How Much Anxiety is Normal During COVID-19?

The coronavirus pandemic has unleashed a wave of panic across the nation—and the world. It’s not without reason. As of this writing, COVID-19 has affected the health of millions of people. In the USA alone, it’s claimed the lives of over ten thousand people and the number is rising. Public health officials say the virus is still spreading. While older adults and those with compromised immune systems are more susceptible to its symptoms, everyone is at risk of catching it.

In times like these, you may wonder how much anxiety is normal and how much is not.

We spoke to Elise Guthmann, LMFT, Clinical Program Director at Evolve Ojai Residential Treatment for Teens, to explain the distinction.

Some Anxiety is Good

First, Guthmann clarifies, a measure of basic anxiety is normal right now, and even necessary.

“In order to be safe in the current situation, you need to be somewhat anxious,” says Guthmann. “No anxiety would be a problem right now. People who aren’t the least bit anxious may be endangering themselves, their families or their communities.”

Because it’s anxiety that motivates you to wash your hands when you walk in the door. It’s anxiety that keeps us from hugging our friends. And anxiety also motivates us to adhere to governmental and public health guidelines. A measure of anxiety is necessary in order to protect ourselves and our families during this pandemic. A lack of anxiety might mean you’re not keeping yourself – or your community – safe.

When Anxiety Becomes Debilitating

On the other hand, too much anxiety can become debilitating. “If you or your teen is in a constant state of panic, that’s worrisome. When you become too anxious or emotional, you stop trying to become strategic. Instead, you become hopeless.”

For example, let’s take social distancing. Federal, state, and local mandates have ordered citizens to shelter in place unless they’re going out for essential needs like food, medicine, or the like.

But if your teen struggles with an overwhelming amount of debilitating anxiety, they may be too scared to leave the house at all, even for the noted exceptions. That’s when their anxiety becomes a problem.

“If we’re too afraid to go out at all, or live within the allowances granted, we can also start doing harm to ourselves,” Guthmann says. “Complete isolation and seclusion for weeks on end may lead to or exacerbate mental health issues like major depression. Unless your teen has coronavirus or is under quarantine, staying inside all day every day for months isn’t healthy or safe.”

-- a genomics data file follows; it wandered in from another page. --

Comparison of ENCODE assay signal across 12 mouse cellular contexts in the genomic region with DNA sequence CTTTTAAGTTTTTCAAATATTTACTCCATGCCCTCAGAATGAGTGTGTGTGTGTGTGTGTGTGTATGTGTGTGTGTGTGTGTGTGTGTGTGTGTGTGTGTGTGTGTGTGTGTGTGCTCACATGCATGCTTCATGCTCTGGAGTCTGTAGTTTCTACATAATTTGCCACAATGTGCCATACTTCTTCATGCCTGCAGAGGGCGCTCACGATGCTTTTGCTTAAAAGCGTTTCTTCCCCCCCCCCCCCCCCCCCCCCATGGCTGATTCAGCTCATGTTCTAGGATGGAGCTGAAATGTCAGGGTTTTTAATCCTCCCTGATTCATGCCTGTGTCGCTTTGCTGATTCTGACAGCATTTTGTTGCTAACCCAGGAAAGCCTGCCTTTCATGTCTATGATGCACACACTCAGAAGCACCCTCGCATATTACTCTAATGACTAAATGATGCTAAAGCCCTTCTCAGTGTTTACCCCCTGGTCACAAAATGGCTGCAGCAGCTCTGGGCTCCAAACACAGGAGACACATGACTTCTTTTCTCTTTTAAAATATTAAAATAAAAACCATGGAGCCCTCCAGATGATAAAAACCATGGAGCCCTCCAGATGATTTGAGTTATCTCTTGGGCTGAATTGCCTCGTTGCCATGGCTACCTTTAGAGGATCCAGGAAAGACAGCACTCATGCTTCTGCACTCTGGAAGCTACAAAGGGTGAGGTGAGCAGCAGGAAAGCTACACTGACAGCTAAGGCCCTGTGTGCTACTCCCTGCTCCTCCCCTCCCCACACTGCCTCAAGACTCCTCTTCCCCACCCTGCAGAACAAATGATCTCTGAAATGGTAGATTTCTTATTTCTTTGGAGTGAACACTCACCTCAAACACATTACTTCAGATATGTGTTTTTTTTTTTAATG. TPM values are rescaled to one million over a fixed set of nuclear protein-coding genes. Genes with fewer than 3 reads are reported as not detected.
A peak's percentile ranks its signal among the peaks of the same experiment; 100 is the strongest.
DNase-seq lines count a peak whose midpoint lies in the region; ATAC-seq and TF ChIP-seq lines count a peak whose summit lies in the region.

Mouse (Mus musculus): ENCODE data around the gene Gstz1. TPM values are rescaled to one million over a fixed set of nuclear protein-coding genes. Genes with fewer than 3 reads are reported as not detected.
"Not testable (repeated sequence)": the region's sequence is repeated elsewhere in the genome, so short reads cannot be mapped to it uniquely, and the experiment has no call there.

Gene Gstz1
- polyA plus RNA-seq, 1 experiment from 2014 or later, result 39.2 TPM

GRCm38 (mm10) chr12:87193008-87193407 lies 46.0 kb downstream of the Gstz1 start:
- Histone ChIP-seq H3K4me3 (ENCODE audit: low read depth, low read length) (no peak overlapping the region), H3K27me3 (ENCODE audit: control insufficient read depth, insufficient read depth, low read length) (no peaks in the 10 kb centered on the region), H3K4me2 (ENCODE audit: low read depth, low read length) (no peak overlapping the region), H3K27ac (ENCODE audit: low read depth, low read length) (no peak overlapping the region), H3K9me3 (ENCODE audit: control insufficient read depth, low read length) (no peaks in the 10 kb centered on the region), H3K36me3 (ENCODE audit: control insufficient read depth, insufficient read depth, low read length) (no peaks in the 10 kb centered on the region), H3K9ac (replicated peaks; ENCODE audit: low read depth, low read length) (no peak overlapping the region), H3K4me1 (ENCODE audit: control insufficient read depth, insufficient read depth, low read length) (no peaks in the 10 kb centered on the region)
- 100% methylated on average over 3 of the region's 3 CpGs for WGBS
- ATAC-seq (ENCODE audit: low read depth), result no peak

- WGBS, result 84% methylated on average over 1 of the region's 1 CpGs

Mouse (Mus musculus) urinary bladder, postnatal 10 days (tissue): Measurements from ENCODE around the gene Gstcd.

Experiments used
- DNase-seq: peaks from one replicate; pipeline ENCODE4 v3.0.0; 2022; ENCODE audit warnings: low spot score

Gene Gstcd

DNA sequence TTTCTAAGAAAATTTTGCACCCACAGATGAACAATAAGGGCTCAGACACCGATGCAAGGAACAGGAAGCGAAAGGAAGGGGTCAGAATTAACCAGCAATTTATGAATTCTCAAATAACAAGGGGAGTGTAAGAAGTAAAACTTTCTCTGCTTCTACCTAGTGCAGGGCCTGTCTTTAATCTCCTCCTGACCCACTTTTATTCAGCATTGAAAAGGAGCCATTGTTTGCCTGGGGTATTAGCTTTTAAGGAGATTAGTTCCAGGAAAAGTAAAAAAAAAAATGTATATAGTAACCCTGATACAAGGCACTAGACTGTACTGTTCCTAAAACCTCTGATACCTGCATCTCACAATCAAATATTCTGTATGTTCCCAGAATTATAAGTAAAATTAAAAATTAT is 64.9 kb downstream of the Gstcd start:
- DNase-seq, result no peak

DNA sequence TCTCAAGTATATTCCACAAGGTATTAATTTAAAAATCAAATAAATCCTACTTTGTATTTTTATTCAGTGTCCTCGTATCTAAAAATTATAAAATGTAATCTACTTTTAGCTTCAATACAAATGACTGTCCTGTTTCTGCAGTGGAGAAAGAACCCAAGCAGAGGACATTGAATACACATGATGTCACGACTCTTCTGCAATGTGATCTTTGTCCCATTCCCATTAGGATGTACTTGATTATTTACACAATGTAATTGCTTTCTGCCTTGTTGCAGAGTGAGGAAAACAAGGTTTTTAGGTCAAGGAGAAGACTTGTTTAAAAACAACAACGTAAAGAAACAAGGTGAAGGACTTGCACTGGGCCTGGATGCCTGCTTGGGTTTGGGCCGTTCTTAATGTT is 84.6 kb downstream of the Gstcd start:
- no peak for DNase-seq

While our anxiety is there to protect us from harm, balance is key.

As a rule, Guthmann says, “…anxiety is okay until your teen starts hurting themselves or others.”

And yes, anxiety can harm other people.

For example, a teen whose anxiety reaches dangerous levels might engage in obsessive-compulsive behaviors such as hoarding.

“If your teen has bought out the entire stock of hand sanitizer at the store, they’re not leaving any for the rest of the community. And that’s dangerous,” Guthmann says. “At this point, their anxiety might have shifted from the protective range to the concerning range.”

Productive Vs. Paralyzing Anxiety

Another way to figure out whether your teen’s anxiety is normal or concerning is to try and see whether it has become productive or paralyzing.

Whereas reasonable anxiety leads to productivity, catastrophic anxiety becomes debilitating. It can shut a person down.

“If your teen finds herself becoming paralyzed by anxiety, and it’s not helping her to take action but instead keeping her stuck and overwhelmed, that’s when you need to get help,” Guthmann says.

Examples of catastrophic anxiety includes statements like:

  • There’s no way to do this safely
  • I’m hopeless
  • The world is coming to end
  • I can’t survive

Examples of reasonable anxiety includes statements like:

  • I don’t like this new way of doing things
  • It’s hard to live like this.
  • I’m disappointed.
  • There are risks, and I can take safety precautions to minimize those risks.

Of course, everyone has moments of catastrophic anxiety from time to time. But those with debilitating anxiety experience full states of panic all day, every day. If your teen seems chronically anxious to the point that they seem paralyzed by fear, your best option is to enlist the support of mental health professionals or a mental health treatment center

With the help of mental health professionals, your teen can learn how to identify their own catastrophic thoughts and transform them into reasonable ones. For example, during treatment with Dialectical Behavior Therapy (DBT), teens can learn how to reframe a thought like “I’m never going to survive this pandemic,” to “This Is a painful time, and I can take measures to minimize the risks.”

Mental health professionals can also teach your teen ways to channel their anxiety or depression into appropriate, reasonable action instead of distress. The takeaway here is that yes, your teen is perfectly justified to feel some stress and anxiety during COVID-19. It’s healthy and appropriate for all of us. However, when the stress and anxiety become debilitating – and it doesn’t fade – then you can reach out for professional support. Treatment for anxiety works, and the sooner the treatment starts, the better the outcome for everyone involved.